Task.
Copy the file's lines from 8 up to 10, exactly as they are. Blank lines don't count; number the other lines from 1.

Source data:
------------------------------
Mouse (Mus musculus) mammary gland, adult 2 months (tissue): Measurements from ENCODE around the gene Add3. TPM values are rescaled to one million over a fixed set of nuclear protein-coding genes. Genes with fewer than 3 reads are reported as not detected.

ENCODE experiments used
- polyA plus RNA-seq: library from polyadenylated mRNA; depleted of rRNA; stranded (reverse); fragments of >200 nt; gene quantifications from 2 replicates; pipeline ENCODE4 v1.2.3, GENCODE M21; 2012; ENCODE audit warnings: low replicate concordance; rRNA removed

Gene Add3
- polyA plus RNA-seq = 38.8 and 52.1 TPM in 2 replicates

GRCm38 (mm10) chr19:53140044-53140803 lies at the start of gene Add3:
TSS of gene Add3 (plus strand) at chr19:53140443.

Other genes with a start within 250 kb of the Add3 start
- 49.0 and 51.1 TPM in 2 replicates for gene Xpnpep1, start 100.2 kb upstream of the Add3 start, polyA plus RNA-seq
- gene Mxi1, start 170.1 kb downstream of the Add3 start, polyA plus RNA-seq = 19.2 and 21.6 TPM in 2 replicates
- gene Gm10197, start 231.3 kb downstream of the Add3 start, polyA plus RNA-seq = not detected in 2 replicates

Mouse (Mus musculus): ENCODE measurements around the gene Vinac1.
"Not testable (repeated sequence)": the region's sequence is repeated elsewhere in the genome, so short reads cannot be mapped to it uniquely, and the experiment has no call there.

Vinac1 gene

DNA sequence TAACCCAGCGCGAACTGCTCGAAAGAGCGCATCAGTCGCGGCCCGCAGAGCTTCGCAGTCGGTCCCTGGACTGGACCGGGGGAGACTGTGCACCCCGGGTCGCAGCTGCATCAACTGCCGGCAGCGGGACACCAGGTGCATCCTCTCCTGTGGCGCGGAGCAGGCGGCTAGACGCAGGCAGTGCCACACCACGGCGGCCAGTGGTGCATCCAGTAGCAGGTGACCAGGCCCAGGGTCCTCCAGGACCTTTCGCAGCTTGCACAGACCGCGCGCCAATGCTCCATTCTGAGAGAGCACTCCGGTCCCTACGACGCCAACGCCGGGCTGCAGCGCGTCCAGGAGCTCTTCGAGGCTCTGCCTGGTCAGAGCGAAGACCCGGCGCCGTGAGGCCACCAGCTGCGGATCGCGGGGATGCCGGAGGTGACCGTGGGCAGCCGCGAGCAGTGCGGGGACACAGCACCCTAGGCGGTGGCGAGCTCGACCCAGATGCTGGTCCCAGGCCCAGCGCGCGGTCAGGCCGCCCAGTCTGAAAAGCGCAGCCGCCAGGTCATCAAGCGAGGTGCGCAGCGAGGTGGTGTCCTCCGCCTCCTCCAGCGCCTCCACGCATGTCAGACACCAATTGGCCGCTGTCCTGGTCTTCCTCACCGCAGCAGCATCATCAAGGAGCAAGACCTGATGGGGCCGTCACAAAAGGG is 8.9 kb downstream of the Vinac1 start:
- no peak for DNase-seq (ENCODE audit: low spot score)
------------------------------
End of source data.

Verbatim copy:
Other genes with a start within 250 kb of the Add3 start
- 49.0 and 51.1 TPM in 2 replicates for gene Xpnpep1, start 100.2 kb upstream of the Add3 start, polyA plus RNA-seq
- gene Mxi1, start 170.1 kb downstream of the Add3 start, polyA plus RNA-seq = 19.2 and 21.6 TPM in 2 replicates